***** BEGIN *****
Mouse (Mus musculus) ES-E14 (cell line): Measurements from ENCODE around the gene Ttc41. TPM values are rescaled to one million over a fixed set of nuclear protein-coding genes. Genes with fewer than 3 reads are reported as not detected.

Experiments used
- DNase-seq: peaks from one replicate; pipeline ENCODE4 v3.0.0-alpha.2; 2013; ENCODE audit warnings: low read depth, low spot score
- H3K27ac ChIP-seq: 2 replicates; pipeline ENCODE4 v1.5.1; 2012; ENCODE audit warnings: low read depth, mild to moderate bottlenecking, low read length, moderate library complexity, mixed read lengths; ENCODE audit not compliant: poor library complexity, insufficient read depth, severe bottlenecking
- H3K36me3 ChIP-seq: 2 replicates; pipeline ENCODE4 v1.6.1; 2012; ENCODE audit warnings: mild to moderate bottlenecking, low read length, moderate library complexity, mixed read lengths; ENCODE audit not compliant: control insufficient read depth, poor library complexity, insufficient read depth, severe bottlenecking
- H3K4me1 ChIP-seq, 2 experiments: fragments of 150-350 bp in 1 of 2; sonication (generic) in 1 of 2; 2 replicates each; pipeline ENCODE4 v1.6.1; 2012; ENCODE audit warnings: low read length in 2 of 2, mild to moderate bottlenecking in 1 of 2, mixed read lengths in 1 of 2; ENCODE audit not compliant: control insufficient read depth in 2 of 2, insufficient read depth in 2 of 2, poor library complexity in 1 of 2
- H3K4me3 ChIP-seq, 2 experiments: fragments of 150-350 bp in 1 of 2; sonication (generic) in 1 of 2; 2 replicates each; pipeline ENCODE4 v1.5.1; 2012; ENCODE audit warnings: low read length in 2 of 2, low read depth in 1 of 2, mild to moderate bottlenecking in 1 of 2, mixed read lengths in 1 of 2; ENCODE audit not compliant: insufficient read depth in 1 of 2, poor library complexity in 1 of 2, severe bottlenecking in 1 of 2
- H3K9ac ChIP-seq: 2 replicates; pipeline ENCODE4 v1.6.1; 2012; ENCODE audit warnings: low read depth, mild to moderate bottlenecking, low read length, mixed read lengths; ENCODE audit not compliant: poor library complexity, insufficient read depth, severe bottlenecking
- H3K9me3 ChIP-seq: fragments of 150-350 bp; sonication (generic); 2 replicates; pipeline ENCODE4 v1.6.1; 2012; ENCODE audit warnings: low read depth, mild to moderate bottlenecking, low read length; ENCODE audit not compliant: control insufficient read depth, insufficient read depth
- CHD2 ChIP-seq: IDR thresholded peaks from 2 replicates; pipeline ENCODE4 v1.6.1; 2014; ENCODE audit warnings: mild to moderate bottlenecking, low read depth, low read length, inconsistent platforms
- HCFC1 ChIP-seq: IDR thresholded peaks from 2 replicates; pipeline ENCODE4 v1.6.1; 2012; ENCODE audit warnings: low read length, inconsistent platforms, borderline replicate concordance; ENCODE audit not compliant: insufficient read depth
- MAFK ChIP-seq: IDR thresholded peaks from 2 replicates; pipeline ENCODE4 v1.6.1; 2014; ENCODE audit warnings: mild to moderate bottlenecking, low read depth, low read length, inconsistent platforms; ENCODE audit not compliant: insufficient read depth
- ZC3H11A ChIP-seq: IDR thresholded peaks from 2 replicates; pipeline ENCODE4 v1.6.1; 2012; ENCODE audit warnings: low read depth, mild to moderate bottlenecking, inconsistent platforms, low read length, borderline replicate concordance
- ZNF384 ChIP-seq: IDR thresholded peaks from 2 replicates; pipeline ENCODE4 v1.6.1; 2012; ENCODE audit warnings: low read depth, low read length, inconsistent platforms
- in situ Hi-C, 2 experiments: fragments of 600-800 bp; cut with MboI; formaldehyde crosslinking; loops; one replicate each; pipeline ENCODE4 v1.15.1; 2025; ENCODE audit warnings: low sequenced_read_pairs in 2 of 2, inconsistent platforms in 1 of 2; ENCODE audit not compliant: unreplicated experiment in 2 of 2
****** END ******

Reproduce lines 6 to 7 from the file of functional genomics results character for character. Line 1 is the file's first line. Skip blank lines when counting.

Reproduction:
- H3K4me1 ChIP-seq, 2 experiments: fragments of 150-350 bp in 1 of 2; sonication (generic) in 1 of 2; 2 replicates each; pipeline ENCODE4 v1.6.1; 2012; ENCODE audit warnings: low read length in 2 of 2, mild to moderate bottlenecking in 1 of 2, mixed read lengths in 1 of 2; ENCODE audit not compliant: control insufficient read depth in 2 of 2, insufficient read depth in 2 of 2, poor library complexity in 1 of 2
- H3K4me3 ChIP-seq, 2 experiments: fragments of 150-350 bp in 1 of 2; sonication (generic) in 1 of 2; 2 replicates each; pipeline ENCODE4 v1.5.1; 2012; ENCODE audit warnings: low read length in 2 of 2, low read depth in 1 of 2, mild to moderate bottlenecking in 1 of 2, mixed read lengths in 1 of 2; ENCODE audit not compliant: insufficient read depth in 1 of 2, poor library complexity in 1 of 2, severe bottlenecking in 1 of 2